Although Best Buy reported earnings from continuing operations were better than anticipated, the retailer still recorded a $10 million drop in its fiscal first quarter, down about 13 percent, to $69 million, compared with $79 million in the year-ago period.
As reported earlier in June, Best Buy sales for the three months, ended May 31, jumped 11 percent, hitting $4.7 billion, up from $4.2 billion in the same quarter a year earlier (TWICE, June 9, p. 1). Comp-store sales increased 2.2 percent in the period.
“Earnings from continuing operations came in above our expectations, after the war in Iraq ended and increased consumer confidence during the quarter sent more shoppers to our stores and to our Web sites,” said Brad Anderson, vice chairman/CEO.
“The mid-single-digit gain in comparable store sales we enjoyed in May boosts our confidence in the sales outlook for our fiscal second quarter and for the rest of the fiscal year,” Anderson said.
With shoppers returning and the economic climate warming, Best Buy’s financial performance in the first quarter already is benefiting from the sale of its Musicland chain (see related story, below). The retailer recorded an impairment loss related to Musicland of $70 million, paired with a $24 million after-tax loss from operations, for a total first quarter loss from discontinued operations of $94 million, compared with $330 million in the same three months in 2002.
Best Buy consolidated gross profit for continuing operations dipped 30 basis points in the first quarter, to 25.4 percent, down from 25.7 percent year-on-year. The drop was attributed, in part, to an increase in promotional activity at U.S. Best buy stores.
Consolidated selling, general and administrative expenses (SG&A) climbed 30 basis points in the first three months, reaching 22.9 percent, up from 22.6 percent in the same three months a year earlier. This increase was driven by incremental depreciation costs related to investments to support strategic growth initiatives, one-time costs associated with moving the corporate headquarters and the de-leveraging impact of a modest comp-store sales gain. These negative factors were partially offset by various initiatives launched last fall to increase efficiency.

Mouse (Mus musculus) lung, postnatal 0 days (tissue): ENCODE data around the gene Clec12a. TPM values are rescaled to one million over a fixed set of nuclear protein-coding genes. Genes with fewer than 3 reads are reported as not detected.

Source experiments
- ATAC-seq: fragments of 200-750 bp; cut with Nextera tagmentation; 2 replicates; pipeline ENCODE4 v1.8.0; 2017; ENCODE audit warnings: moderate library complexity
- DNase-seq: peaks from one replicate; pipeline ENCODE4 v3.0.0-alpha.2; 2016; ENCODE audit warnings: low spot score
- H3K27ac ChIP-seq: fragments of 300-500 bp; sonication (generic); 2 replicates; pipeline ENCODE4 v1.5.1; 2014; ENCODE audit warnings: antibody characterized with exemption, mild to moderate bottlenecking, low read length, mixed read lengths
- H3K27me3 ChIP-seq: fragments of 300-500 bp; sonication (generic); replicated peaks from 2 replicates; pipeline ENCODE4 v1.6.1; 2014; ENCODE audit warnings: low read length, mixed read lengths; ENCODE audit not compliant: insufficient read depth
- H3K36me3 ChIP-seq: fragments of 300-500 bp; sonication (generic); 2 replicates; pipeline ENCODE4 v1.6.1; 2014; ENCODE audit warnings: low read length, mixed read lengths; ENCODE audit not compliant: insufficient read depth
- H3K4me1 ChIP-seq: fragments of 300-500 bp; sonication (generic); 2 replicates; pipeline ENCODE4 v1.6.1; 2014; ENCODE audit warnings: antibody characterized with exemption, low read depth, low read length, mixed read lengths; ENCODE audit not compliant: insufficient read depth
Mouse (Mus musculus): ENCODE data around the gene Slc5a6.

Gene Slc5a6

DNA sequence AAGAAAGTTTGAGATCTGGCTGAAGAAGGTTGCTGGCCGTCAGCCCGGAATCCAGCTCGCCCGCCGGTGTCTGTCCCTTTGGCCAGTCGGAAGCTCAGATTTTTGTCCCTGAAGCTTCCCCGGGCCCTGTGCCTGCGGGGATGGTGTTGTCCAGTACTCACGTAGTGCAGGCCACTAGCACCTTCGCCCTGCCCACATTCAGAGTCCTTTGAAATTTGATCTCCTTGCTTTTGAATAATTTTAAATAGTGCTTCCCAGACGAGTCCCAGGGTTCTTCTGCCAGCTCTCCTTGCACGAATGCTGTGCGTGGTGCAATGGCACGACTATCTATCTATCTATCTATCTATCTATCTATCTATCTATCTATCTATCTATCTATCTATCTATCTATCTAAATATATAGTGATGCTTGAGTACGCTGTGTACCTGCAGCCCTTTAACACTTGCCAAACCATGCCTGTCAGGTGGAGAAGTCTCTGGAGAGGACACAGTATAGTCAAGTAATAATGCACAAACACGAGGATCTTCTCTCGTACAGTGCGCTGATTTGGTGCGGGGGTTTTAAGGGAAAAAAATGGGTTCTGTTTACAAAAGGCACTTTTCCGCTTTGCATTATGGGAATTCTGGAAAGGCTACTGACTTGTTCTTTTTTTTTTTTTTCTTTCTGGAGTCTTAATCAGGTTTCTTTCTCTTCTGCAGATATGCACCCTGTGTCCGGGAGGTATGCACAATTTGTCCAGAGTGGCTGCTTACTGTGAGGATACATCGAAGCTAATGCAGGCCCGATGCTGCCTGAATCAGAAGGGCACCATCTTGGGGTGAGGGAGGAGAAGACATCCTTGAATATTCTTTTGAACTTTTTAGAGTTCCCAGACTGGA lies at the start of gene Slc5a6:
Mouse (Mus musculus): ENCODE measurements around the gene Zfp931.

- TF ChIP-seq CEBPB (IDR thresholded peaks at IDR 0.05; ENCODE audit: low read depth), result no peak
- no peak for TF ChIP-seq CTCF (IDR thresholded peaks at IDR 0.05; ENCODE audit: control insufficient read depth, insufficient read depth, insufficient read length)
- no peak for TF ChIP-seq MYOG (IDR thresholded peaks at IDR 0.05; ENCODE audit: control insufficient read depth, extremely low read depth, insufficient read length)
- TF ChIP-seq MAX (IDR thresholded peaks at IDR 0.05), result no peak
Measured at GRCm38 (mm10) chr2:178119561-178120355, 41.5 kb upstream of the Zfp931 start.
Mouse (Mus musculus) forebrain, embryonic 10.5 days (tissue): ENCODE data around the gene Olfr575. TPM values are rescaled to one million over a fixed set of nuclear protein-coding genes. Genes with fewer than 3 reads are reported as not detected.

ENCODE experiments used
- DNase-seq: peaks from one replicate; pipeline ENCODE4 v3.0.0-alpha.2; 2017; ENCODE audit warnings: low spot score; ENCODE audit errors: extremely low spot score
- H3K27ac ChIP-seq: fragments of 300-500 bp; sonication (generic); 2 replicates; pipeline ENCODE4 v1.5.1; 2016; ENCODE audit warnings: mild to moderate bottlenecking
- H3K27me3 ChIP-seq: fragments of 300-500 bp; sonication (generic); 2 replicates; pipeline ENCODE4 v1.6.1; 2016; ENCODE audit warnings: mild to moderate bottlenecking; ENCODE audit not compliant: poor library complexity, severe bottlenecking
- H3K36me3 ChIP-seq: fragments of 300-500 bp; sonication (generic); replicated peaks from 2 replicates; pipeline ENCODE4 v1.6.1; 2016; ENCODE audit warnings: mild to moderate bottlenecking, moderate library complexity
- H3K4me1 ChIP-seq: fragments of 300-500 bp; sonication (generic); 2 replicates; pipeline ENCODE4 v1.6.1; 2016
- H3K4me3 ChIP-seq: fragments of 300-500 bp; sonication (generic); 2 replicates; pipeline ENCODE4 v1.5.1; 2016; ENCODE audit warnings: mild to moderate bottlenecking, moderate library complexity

Gross profit margin in Best Buy’s domestic segment, which is comprised of the U.S. Best Buy and Magnolia Hi-Fi operations, dipped 20 basis points, to 25.5 percent in the first three months, reflecting consumer use of rebates and free financing. Higher promotional costs were partially offset by sales of higher margin digital products, mainly digital televisions. The segment reported operating income of $123 million in the first three months, down from $135 million year over year.
The SG&A rate for the chain’s domestic segment increased 40 basis points in the first quarter, to 22.6 percent, due primarily to increased depreciation costs, costs associated with moving the headquarters and the de-leveraging impact of the modest comp-store gain.
The international segment, comprised of Best Buy and Future Shop stores in Canada, reported flat comps and a 120-basis-point slide in gross profit, to 24.5 percent in the first quarter. SG&A improved 90 basis points, to 26.7 percent. The segment recorded a first quarter operating loss of $9 million, compared to a $6 million operating loss in the year-ago period.
Best Buy anticipates mid-single-digit comp-store sales gains for its second fiscal quarter, while gross margin remains relatively flat. The retailer also expects the SG&A rate to improve, although this will be partially offset by expenses associated with the development of various initiatives.
Darren Jackson, executive VP finance/CFO estimated revenue growth of 11 percent to 13 percent and earnings growth of 14 percent to 16 percent for the full fiscal year, ended in February of 2004.